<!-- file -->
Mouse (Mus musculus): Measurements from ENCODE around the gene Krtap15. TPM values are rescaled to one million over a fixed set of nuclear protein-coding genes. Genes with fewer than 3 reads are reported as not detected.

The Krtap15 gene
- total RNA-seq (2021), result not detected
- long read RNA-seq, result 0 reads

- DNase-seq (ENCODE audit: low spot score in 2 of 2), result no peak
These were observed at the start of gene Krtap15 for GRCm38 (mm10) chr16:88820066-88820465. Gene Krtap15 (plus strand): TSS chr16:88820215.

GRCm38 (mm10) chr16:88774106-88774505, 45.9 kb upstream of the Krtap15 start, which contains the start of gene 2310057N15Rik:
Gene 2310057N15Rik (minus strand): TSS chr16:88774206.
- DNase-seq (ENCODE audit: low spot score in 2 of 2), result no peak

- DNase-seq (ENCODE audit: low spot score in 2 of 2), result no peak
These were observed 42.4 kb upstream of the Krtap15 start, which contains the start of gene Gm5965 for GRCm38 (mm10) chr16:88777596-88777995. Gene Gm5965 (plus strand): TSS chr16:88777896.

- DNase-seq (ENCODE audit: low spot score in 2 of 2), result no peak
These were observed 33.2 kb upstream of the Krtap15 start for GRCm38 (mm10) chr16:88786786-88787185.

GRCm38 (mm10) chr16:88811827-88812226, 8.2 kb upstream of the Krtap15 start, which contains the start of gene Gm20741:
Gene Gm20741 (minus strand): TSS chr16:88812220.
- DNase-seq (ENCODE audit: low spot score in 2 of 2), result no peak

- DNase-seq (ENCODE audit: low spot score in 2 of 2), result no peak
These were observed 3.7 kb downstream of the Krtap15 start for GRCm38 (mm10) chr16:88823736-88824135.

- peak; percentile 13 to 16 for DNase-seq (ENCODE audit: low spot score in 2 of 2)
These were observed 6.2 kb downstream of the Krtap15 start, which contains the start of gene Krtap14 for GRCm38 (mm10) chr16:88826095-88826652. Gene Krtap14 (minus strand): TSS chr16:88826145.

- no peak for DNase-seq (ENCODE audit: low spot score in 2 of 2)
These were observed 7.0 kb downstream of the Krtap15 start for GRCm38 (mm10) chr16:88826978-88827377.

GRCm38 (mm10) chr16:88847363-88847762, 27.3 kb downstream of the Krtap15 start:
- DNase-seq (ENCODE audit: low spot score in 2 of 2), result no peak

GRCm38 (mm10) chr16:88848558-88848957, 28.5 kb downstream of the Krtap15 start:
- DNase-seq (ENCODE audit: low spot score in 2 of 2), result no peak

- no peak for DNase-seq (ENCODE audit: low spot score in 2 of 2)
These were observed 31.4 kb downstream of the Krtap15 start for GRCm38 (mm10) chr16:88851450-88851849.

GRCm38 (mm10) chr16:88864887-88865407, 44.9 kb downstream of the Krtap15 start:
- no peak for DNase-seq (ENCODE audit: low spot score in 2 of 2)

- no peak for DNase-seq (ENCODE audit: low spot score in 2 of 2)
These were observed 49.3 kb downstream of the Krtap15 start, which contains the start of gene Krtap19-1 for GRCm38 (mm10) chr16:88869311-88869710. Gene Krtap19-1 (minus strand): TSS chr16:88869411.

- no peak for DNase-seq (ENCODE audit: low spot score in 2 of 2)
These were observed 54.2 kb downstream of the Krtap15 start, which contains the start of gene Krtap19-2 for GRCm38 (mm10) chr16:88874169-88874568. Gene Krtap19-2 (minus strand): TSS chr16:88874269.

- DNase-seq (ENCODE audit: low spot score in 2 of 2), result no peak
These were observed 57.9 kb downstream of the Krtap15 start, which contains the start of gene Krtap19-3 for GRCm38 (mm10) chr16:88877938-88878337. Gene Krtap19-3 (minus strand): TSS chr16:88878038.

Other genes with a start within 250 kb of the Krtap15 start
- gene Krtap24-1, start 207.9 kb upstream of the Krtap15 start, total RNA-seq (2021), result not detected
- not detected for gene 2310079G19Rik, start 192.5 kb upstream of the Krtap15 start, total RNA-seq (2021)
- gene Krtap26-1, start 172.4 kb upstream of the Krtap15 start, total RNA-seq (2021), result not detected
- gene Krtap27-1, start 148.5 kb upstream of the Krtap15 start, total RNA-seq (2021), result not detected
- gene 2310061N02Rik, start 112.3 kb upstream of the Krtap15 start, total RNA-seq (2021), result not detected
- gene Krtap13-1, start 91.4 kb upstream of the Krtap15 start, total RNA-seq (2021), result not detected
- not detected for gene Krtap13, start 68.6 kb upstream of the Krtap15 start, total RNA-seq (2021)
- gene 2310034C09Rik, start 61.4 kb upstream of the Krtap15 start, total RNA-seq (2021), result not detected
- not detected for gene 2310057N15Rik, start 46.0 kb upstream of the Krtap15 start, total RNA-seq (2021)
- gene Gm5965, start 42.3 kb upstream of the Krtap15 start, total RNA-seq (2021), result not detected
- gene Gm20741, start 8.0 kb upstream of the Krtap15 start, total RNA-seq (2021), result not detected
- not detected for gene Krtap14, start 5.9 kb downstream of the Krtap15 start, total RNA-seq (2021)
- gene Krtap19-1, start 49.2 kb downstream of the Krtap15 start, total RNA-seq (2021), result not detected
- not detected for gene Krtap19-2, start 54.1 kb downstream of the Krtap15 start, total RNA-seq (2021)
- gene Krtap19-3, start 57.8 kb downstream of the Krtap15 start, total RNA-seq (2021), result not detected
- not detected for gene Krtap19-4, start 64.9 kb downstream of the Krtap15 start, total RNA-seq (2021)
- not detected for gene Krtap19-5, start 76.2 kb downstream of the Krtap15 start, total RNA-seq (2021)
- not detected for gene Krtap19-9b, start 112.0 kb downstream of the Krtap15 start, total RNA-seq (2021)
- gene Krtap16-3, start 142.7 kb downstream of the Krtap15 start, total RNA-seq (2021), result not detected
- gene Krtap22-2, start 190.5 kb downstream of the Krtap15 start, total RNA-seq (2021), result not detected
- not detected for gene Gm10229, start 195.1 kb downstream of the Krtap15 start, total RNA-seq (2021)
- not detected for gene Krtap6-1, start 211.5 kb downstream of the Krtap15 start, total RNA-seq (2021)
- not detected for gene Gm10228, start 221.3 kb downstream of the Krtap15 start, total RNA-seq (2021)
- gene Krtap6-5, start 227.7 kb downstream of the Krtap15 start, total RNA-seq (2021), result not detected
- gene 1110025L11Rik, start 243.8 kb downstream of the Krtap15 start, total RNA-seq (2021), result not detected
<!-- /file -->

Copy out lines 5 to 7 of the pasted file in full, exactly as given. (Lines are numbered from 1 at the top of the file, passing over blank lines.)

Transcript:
- DNase-seq (ENCODE audit: low spot score in 2 of 2), result no peak
These were observed at the start of gene Krtap15 for GRCm38 (mm10) chr16:88820066-88820465. Gene Krtap15 (plus strand): TSS chr16:88820215.

GRCm38 (mm10) chr16:88774106-88774505, 45.9 kb upstream of the Krtap15 start, which contains the start of gene 2310057N15Rik: